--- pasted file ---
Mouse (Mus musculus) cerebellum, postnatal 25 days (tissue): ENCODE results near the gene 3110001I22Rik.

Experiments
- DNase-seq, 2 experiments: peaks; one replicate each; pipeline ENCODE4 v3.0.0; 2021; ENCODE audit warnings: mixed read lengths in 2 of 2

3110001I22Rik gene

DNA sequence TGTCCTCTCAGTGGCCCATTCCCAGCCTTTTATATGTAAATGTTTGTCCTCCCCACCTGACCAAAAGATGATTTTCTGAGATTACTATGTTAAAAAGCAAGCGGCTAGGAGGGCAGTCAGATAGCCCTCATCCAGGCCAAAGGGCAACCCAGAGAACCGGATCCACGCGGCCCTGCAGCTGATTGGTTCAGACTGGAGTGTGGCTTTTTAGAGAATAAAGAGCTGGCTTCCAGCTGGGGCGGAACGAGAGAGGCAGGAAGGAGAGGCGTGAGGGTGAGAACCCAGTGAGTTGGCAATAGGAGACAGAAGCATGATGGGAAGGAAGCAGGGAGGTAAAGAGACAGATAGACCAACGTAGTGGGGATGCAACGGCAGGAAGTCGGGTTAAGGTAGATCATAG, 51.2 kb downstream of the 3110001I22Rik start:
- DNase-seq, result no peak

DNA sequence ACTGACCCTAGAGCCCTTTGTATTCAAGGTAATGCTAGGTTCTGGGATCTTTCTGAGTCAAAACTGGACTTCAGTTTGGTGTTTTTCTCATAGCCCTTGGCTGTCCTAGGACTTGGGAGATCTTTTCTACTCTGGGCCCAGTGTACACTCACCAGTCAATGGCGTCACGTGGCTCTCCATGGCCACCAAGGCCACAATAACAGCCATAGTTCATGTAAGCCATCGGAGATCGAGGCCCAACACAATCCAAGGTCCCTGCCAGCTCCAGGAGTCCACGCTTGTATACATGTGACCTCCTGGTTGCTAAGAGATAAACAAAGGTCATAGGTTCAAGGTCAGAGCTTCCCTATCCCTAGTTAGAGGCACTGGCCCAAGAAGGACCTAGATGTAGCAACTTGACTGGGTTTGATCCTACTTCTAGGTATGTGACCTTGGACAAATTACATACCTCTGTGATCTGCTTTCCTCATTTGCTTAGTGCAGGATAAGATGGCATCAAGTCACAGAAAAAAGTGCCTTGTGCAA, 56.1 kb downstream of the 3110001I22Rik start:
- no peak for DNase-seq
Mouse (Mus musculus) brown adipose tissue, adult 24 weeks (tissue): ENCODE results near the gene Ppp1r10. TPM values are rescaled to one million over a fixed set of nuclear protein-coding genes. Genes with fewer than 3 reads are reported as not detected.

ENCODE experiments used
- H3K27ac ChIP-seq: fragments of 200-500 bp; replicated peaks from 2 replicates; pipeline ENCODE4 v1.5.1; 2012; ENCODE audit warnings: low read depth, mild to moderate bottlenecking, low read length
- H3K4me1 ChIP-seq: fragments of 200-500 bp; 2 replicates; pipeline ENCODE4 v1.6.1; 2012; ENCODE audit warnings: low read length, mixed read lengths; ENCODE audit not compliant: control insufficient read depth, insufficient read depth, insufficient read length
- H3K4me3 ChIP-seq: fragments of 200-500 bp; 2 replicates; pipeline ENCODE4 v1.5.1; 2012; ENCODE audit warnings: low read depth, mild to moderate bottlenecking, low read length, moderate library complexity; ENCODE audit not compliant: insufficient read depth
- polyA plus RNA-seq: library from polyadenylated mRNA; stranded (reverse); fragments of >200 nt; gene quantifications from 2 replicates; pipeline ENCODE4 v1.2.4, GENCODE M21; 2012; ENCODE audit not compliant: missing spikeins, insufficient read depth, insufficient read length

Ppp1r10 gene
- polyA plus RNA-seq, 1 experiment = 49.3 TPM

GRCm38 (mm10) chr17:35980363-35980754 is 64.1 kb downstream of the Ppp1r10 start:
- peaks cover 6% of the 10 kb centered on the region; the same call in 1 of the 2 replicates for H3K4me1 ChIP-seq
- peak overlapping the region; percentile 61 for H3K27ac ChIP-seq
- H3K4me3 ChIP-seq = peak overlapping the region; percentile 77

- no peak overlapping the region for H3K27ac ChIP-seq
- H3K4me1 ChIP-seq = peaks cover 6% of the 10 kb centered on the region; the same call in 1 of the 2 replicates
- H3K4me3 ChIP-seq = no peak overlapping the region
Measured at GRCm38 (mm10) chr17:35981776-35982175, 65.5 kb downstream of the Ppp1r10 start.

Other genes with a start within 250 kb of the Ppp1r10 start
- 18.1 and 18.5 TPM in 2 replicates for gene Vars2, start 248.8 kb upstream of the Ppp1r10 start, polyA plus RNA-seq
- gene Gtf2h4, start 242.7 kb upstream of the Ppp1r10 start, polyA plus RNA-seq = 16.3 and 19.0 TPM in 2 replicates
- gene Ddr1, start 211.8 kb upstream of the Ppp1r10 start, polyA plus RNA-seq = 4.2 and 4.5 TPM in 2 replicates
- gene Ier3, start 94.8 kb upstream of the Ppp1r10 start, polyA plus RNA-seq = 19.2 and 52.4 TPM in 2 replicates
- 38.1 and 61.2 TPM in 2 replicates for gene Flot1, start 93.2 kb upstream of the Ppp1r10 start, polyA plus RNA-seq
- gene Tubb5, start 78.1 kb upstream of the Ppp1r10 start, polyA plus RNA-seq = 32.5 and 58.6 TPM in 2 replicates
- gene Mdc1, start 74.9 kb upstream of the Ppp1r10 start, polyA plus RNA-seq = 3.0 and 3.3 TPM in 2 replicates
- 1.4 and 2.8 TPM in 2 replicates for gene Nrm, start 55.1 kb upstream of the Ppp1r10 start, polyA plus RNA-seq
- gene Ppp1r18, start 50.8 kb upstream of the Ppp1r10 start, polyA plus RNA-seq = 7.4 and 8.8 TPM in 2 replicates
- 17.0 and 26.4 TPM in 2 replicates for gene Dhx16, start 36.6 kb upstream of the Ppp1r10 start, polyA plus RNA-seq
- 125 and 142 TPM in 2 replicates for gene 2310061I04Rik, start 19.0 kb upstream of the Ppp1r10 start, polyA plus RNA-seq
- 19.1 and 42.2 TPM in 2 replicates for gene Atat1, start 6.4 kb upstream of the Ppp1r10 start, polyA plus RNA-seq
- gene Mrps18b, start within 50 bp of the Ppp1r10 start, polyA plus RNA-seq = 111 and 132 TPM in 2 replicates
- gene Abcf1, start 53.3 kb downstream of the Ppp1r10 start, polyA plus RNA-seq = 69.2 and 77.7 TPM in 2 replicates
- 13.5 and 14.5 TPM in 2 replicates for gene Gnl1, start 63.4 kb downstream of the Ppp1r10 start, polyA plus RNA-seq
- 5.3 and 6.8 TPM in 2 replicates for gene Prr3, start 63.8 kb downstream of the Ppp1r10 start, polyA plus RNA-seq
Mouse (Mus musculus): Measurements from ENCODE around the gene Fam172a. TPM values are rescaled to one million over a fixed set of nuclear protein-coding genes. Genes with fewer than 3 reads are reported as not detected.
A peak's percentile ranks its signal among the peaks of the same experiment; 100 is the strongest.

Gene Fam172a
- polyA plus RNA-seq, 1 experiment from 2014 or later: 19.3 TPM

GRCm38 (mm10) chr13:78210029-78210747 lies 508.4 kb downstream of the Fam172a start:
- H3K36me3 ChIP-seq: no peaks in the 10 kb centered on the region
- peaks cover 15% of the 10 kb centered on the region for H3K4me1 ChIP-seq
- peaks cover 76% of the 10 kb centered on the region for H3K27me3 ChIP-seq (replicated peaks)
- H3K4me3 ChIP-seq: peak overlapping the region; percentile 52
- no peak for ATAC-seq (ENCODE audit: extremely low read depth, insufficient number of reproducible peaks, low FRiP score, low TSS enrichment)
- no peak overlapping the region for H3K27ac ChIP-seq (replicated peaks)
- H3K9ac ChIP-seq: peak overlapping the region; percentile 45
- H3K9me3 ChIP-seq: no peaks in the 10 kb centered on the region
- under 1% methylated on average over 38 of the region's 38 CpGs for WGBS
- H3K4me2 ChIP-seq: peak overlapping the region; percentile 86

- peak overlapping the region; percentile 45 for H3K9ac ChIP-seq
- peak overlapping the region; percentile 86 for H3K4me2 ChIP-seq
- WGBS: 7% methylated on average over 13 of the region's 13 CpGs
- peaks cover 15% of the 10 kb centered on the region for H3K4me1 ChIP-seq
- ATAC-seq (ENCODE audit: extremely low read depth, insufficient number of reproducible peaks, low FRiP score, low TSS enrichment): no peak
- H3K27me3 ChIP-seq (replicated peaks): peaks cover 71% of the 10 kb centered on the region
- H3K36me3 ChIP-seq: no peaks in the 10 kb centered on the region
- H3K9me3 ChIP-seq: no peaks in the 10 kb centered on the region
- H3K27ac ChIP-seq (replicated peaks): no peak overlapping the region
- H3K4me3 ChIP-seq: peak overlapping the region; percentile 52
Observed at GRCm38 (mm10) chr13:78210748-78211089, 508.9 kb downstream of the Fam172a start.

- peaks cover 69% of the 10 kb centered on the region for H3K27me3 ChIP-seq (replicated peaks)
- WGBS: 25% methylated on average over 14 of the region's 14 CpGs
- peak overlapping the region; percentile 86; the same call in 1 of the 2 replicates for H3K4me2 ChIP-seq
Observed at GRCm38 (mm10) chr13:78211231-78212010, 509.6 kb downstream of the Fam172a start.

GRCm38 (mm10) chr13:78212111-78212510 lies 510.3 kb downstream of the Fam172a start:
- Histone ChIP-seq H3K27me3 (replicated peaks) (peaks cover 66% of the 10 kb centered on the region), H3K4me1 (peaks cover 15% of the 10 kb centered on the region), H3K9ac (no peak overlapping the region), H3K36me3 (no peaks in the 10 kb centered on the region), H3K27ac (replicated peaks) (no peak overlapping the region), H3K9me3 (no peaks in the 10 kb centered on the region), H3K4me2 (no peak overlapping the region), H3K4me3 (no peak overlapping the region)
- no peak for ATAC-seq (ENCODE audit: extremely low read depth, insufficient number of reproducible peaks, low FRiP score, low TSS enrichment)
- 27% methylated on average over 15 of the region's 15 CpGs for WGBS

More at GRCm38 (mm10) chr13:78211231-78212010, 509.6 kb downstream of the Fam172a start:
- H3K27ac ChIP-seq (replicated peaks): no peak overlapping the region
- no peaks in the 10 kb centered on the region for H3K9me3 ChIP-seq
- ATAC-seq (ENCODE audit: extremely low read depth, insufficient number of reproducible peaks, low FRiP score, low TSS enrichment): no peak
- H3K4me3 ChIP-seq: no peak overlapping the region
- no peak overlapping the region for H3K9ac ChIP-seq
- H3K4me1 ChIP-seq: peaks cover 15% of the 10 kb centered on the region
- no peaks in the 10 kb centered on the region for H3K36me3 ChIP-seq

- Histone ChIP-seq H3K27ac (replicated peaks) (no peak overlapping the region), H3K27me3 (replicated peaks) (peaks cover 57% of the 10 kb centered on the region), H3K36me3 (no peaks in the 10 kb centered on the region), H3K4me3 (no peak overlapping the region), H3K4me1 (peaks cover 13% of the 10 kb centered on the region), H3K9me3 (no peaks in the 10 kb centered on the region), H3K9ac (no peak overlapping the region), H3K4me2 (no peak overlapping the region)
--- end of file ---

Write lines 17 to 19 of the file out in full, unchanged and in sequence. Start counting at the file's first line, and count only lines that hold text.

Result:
GRCm38 (mm10) chr17:35980363-35980754 is 64.1 kb downstream of the Ppp1r10 start:
- peaks cover 6% of the 10 kb centered on the region; the same call in 1 of the 2 replicates for H3K4me1 ChIP-seq
- peak overlapping the region; percentile 61 for H3K27ac ChIP-seq